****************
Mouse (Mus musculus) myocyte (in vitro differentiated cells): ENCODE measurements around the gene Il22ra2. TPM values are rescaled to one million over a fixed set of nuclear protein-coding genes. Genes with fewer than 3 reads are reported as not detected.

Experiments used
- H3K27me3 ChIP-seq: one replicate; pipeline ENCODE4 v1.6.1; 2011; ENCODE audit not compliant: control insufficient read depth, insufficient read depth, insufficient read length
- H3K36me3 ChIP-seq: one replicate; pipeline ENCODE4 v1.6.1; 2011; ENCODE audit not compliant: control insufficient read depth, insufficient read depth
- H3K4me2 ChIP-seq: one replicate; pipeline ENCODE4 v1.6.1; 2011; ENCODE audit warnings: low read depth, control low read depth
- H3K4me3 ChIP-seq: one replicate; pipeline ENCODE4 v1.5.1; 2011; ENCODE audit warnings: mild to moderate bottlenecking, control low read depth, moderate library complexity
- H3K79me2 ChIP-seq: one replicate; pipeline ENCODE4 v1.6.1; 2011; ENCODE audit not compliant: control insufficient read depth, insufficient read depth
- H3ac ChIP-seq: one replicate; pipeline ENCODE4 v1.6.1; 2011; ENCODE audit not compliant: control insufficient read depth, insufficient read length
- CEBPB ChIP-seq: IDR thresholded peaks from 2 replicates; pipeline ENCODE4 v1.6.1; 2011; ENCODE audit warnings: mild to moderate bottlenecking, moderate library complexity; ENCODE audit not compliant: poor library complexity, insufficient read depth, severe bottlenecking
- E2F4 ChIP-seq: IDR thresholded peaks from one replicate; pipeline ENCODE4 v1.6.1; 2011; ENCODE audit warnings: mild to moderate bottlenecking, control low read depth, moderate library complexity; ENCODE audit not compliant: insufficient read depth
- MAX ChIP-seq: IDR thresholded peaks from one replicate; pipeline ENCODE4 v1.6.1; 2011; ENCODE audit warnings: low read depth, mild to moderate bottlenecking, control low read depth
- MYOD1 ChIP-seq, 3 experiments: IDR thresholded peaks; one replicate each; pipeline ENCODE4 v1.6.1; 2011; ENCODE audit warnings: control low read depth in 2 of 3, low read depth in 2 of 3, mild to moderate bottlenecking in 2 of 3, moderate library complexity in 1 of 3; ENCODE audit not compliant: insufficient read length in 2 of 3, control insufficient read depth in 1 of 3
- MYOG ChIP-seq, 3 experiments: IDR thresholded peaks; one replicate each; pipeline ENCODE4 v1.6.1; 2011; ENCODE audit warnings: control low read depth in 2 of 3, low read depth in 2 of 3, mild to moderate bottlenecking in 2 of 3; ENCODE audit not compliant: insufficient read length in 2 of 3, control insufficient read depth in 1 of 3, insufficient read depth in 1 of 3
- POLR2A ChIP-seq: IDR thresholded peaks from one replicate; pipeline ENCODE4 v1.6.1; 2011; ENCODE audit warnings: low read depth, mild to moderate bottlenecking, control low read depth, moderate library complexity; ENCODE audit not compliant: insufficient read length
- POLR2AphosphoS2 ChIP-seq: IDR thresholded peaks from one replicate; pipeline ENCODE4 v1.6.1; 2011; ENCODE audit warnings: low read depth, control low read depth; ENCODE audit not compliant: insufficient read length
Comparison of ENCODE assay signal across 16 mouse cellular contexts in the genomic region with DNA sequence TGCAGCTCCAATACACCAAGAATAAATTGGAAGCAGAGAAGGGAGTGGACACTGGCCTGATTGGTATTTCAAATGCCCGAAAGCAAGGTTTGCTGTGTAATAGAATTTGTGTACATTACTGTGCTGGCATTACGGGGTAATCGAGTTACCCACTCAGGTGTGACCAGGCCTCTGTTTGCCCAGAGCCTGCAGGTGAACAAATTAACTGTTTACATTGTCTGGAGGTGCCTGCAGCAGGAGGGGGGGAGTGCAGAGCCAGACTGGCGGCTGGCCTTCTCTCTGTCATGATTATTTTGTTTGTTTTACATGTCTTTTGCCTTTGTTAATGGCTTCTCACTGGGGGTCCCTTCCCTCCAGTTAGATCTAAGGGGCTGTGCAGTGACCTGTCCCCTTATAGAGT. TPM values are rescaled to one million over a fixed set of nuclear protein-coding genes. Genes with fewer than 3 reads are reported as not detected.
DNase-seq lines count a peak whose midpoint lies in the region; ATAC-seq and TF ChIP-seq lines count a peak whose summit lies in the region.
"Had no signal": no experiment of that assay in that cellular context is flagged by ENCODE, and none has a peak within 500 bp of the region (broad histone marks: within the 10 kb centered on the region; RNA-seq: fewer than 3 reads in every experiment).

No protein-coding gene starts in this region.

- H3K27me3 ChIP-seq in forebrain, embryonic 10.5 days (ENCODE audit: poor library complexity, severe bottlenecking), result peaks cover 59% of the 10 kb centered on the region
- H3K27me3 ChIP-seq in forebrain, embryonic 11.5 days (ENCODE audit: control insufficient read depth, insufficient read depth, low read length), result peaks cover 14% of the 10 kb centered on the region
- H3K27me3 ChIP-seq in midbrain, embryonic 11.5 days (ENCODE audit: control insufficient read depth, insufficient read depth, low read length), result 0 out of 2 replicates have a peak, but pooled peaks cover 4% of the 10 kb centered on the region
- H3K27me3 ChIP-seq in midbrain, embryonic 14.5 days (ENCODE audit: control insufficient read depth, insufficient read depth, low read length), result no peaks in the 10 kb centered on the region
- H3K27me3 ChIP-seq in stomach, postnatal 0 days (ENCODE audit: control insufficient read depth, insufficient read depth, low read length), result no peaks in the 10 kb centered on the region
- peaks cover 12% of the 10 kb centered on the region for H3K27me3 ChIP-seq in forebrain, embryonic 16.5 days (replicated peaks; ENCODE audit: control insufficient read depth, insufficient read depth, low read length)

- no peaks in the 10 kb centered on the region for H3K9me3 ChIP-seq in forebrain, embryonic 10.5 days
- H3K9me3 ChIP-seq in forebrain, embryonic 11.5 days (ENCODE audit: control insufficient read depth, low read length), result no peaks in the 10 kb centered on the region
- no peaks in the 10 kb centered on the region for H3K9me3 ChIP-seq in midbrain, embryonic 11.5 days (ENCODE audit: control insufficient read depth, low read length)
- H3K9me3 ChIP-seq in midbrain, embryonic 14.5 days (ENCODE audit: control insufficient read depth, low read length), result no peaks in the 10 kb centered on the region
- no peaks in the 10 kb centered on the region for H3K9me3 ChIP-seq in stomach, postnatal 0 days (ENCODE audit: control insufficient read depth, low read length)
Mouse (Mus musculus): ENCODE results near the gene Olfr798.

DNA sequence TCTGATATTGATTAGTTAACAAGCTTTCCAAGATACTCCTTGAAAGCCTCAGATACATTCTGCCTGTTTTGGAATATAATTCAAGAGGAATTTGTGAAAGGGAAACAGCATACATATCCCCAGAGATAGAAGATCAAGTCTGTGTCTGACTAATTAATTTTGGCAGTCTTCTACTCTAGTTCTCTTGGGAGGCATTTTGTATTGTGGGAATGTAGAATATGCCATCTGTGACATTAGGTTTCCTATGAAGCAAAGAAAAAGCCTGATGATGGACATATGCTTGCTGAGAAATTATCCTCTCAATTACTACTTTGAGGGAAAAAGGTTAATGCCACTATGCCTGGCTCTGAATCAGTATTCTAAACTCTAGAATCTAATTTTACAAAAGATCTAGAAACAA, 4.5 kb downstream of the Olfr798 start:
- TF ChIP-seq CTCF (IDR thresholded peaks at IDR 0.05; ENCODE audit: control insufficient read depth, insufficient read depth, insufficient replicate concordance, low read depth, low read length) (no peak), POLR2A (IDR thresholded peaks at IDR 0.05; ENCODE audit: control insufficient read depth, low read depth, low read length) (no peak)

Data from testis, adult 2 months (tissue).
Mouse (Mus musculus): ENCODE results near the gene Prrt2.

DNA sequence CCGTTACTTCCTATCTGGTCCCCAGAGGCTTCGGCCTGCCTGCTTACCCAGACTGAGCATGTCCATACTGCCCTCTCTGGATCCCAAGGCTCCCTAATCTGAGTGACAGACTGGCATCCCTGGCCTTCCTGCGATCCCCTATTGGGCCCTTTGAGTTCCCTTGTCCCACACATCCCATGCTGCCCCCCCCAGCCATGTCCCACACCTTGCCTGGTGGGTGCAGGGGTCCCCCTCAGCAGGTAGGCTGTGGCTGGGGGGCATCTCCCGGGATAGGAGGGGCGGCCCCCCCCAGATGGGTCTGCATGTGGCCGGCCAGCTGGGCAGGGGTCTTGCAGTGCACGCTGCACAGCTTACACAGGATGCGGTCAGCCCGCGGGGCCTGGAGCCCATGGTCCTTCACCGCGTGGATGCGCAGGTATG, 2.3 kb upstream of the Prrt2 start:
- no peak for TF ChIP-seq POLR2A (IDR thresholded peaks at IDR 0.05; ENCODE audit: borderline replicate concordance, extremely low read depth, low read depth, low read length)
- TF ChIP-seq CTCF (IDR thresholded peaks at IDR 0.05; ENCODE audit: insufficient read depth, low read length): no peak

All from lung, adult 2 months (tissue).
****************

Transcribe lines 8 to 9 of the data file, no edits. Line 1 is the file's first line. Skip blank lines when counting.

- H3ac ChIP-seq: one replicate; pipeline ENCODE4 v1.6.1; 2011; ENCODE audit not compliant: control insufficient read depth, insufficient read length
- CEBPB ChIP-seq: IDR thresholded peaks from 2 replicates; pipeline ENCODE4 v1.6.1; 2011; ENCODE audit warnings: mild to moderate bottlenecking, moderate library complexity; ENCODE audit not compliant: poor library complexity, insufficient read depth, severe bottlenecking